If there were articles in “Krakivski Visti” glorifying the Nazis and disparaging the Jews, I doubt very much that Michael Chomiak penned them. Ivan Kedryn-Rudnytsky, a Ukrainian-Jewish journalist certainly would have mentioned that in his memoirs.

Nonetheless, all of this has absolutely nothing to do with Chrystia Freeland's qualifications as Canada's Foreign Minister or her ability to do her job for the people of Canada.

Askold S. Lozynskyj; March 16, 2017

Edmonton Journal | 08Mar2016 | Paula Simons

'School of hate': Was Foreign Affairs Minister Chrystia Freeland's grandfather a Nazi collaborator?

Was Foreign Affairs Minister Chrystia Freeland's grandfather a Nazi collaborator?

[W.Z. Perhaps it would be most accurate to describe the refugees (including those of Jewish origin), who escaped to the West from the German and Soviet killing machines during and after World War II, as Hitler and Stalin survivors, rather than collaborators. The term collaborator usually carries a positive connotation, not a negative one. Virtually all civilians (as well as military personnel) who were occupied by the German and Soviet (Russian) regimes and survived the war were forced to "collaborate" with the authorities in one form or another.]

If so, does that undercut her moral authority as one of Canada’s most senior politicians?

Or are we all being played and manipulated by Russia’s propaganda machine? 

Those seem like crazy questions. But Freeland is under a microscope in the wake of efforts by Russian-linked bloggers to tie her to her deceased grandfather’s past as the editor of a Ukrainian nationalist newspaper, published in German-occupied Poland during the Second World War.

Freeland initially dismissed the reports as Russian propaganda. But this week, the Alberta-born minister was under new scrutiny with Canadian papers picking up the story and commentators complaining she’d been less than forthcoming about her family’s troubled past.

Mykhailo Khomiak, or Michael Chomiak, to use his Anglicized name, was Freeland’s grandfather and spent his post-war years in Alberta. Before the war, he was a young journalist in Lviv. Today, it’s a city in western Ukraine. But in the 1920s, it was a part of Poland. Chomiak was a reporter for a Ukrainian-language Lviv newspaper called Dilo, or Deed.

“It was one of the most famous Ukrainian newspapers,” says Ernest Gyidel, a graduate student at the University of Alberta, who is studying this period. “It was quite a high intellectual product. But Chomiak was not an intellectual. He never wrote anything that was like political analysis. He was a journalist who just reported the facts.” 

In 1939, the Nazi Germans and the Soviet Russians marched on Poland and split the country between themselves. Lviv fell to the Soviets. Much of the staff of Dilo fled Lviv for Krakow, in the German zone of occupation. There, they were encouraged by the nationalist Ukrainian Central Committee to start a Ukrainian-language paper, the News of Krakow, or Krakivski Visti. The Germans gave them printing presses, confiscated from a Jewish-owned paper. And soon Chomiak found himself named chief editor — even though, says Gyidel, Chomiak protested he didn’t want the job. 

“Calling him chief editor is a bit of a misnomer. He managed the technical aspects of the paper — the printing, the type set, the distribution, the logistics. Throughout the whole of the war, he never wrote a single article,” said Gyidel.

As part of his dissertation research, Gyidel is analyzing the paper’s articles. About 25 per cent, he says, were Nazi propaganda — anti-Semitic, but also anti-Polish and anti-Russian. 

“The Germans wanted to put the occupied population through a school of hate, so that the Poles and Ukrainians would never unite against them. And of course, they published anti-Semitic articles, as all the press did under German occupation. That was just German policy.”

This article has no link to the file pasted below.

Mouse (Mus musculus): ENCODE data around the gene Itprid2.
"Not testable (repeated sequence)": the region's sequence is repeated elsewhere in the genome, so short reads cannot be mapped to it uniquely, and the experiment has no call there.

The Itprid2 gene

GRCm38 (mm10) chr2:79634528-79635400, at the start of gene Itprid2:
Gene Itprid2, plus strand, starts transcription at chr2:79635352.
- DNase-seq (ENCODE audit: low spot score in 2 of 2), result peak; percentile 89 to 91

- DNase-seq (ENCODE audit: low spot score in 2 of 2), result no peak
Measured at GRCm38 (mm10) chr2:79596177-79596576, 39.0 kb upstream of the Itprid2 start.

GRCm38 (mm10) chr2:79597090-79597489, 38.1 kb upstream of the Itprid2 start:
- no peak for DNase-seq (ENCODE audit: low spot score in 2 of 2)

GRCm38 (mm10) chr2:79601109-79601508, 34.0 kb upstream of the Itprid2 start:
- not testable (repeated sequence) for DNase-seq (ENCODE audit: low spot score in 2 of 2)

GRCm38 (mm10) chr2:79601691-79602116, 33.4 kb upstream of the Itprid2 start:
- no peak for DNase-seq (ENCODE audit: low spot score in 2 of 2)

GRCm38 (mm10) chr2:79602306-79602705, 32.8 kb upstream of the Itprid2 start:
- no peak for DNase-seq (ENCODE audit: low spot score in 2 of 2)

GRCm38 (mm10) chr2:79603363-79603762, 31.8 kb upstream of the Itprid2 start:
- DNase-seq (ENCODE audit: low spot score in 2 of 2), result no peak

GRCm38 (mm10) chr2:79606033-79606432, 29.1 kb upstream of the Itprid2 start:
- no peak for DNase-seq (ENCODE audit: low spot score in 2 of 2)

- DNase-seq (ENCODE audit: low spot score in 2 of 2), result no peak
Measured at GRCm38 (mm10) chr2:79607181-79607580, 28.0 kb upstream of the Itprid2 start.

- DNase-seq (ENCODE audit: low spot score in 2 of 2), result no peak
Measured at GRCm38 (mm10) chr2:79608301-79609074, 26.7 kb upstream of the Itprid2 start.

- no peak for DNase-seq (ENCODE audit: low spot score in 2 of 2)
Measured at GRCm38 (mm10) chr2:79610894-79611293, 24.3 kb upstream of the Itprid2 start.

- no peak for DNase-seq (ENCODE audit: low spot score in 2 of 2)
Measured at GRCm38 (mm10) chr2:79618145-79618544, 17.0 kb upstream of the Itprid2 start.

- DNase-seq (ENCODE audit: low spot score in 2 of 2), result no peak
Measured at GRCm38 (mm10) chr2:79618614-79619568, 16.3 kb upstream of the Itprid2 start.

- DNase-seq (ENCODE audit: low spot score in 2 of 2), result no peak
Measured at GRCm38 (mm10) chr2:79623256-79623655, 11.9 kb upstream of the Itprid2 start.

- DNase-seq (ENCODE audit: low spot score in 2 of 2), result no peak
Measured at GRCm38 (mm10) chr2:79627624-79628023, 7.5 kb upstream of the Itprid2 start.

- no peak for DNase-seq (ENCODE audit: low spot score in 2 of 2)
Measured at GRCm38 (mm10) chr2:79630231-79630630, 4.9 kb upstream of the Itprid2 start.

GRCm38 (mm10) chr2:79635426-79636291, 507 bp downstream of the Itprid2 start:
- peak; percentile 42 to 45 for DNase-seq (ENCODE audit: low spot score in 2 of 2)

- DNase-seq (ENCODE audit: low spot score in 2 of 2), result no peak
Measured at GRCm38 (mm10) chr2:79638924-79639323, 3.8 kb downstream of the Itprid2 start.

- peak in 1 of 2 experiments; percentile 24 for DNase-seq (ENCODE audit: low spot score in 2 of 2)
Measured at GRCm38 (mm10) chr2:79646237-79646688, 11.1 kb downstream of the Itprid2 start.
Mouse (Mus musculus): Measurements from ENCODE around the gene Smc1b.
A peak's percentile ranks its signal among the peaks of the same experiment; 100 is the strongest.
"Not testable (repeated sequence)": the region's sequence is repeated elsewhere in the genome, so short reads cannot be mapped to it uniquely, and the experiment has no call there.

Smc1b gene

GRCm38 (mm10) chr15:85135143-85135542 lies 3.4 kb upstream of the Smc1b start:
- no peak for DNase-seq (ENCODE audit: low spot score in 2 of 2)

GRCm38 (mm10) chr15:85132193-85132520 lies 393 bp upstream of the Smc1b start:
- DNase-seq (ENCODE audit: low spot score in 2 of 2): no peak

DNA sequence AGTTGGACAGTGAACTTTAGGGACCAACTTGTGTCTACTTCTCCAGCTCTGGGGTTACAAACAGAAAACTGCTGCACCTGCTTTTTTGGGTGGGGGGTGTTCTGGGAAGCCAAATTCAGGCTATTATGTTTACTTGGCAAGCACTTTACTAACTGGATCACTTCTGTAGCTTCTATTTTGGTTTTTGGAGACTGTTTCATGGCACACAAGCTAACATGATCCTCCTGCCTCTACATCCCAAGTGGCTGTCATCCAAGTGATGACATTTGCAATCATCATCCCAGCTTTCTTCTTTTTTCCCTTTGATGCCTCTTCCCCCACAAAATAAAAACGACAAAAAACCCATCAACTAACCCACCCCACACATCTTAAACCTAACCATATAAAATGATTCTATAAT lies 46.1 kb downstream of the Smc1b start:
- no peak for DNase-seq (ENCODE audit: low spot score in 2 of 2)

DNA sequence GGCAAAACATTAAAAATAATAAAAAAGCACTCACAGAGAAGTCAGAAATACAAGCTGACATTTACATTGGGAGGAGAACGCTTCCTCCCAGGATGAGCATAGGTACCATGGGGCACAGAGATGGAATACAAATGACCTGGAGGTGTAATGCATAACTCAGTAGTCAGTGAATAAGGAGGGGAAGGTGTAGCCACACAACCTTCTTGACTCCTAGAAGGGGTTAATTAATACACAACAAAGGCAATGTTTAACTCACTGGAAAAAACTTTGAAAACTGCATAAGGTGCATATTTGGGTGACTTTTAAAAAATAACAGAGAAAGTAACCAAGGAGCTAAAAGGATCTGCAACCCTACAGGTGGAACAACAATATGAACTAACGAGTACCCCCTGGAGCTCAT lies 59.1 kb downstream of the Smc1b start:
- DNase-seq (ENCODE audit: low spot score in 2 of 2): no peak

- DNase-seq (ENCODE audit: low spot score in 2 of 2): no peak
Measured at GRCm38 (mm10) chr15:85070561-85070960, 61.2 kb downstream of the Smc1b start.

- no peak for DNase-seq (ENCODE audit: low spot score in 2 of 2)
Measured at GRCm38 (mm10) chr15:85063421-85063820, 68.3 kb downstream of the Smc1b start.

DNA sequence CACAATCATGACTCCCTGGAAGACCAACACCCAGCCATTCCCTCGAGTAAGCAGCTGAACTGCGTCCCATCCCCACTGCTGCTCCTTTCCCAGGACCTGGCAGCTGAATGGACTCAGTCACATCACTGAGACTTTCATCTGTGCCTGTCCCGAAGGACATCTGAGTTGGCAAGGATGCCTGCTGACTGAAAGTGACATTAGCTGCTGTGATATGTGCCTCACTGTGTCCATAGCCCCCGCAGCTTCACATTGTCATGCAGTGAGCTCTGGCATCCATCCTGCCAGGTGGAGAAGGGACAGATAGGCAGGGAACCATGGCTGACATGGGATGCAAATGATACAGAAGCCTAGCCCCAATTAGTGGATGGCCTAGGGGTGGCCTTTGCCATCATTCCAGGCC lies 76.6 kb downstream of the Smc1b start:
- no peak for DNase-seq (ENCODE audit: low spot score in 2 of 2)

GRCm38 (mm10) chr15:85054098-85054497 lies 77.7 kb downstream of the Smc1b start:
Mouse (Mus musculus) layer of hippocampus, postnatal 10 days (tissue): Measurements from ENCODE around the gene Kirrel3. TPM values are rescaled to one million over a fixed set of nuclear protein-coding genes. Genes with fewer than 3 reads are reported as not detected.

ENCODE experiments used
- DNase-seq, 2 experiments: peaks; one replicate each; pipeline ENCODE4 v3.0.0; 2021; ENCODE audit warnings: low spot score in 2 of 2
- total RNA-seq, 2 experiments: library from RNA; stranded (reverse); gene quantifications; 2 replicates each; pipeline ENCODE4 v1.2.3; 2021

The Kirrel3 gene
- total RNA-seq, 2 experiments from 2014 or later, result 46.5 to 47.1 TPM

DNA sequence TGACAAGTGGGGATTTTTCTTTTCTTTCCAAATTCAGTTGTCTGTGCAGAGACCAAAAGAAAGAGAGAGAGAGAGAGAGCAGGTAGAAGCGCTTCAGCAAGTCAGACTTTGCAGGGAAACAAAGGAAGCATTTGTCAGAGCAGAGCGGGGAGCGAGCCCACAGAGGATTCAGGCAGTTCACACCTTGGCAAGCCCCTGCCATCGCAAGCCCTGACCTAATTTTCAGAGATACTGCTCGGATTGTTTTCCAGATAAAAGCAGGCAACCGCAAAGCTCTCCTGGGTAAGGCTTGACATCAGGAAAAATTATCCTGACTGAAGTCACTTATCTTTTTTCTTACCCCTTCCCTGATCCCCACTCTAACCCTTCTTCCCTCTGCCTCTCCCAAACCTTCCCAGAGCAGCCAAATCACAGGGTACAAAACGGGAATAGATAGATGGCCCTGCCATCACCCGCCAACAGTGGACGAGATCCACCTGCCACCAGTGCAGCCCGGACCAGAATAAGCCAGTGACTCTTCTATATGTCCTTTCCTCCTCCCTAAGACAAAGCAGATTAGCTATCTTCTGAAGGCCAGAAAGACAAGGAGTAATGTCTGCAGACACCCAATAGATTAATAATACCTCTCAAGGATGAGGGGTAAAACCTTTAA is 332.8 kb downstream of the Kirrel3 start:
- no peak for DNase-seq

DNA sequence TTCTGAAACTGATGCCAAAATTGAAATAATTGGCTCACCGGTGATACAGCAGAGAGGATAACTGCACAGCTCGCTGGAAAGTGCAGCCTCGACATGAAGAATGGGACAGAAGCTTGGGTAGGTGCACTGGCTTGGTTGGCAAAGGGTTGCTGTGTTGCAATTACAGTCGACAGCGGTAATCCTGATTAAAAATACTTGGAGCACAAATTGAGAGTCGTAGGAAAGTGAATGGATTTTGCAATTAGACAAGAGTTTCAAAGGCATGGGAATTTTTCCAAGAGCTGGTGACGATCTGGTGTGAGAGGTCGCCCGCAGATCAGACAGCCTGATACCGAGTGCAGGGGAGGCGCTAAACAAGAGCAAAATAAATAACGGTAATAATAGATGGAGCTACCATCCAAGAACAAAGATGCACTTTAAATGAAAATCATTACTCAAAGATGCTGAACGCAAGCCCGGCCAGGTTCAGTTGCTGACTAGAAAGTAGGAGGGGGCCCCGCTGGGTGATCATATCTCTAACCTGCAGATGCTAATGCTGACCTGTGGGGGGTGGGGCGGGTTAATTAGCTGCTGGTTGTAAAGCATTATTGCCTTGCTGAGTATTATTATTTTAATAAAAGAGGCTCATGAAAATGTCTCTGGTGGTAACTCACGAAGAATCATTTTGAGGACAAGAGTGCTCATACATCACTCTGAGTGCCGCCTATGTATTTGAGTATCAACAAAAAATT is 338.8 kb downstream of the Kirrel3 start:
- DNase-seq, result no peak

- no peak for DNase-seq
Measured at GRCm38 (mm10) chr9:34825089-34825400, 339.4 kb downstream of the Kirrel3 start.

Yet the paper, he argues, also published important articles about culture and language and philosophy.

Nothing he’s found in Chomiak’s letters or articles expressed pro-Nazi or anti-Semitic views. But, he says, Chomiak made the choice to continuing working at the paper, rather than take his chances elsewhere.

“He was in no way an intellectual collaborator. But you could definitely see him as a situational collaborator.”

The Nazis were happy to manipulate Ukrainian nationalists as allies against the Soviets. And plenty of Ukrainian nationalists, who loathed Stalin, were happy to collaborate on the false assumption that co-operating with Hitler would somehow win them their own country.

From the vantage point of Canada in 2017, it’s easy to condemn Chomiak’s choices. In a war zone, squeezed between Hitler and Stalin, things weren’t so simple.

Newspaper editors working under oppressive regimes always navigate moral murk, trying to publish newspapers that serve their audiences without ending up in jail, or worse.

Chomiak may have been naive. Or a coward. Or an amoral pragmatist, more interested in protecting himself and his family than in heroism. He may even have been, as some in his family have suggested (albeit without much evidence), a secret part of the anti-Nazi resistance, printing false papers for the Polish underground. Just labelling him a collaborator oversimplifies a horrifically complicated time. But it certainly suits Vladimir Putin and his allies now to insinuate that Freeland’s credibility is tainted by her grandfather’s past. 

“There’s always an element of truth in Russian propaganda,” says David Marples, a professor of Russian and Ukrainian history at the University of Alberta. “It’s never an outright lie. But this is a sign that Russia has now interfered in our affairs. And it’s an ominous sign that they’ve delved so deeply into the background of a senior Canadian leader.”

And that’s particularly worrying in light of the way Putin’s propagandists were able to manipulate the news cycle of the last American election. 

Naturally, Freeland’s proud of the grandfather she loved, who became a leader in Edmonton’s post-war Ukrainian community. Still, she might have been clearer about his complicated legacy -- if only to deny the Russians the ammunition of such Kompromat.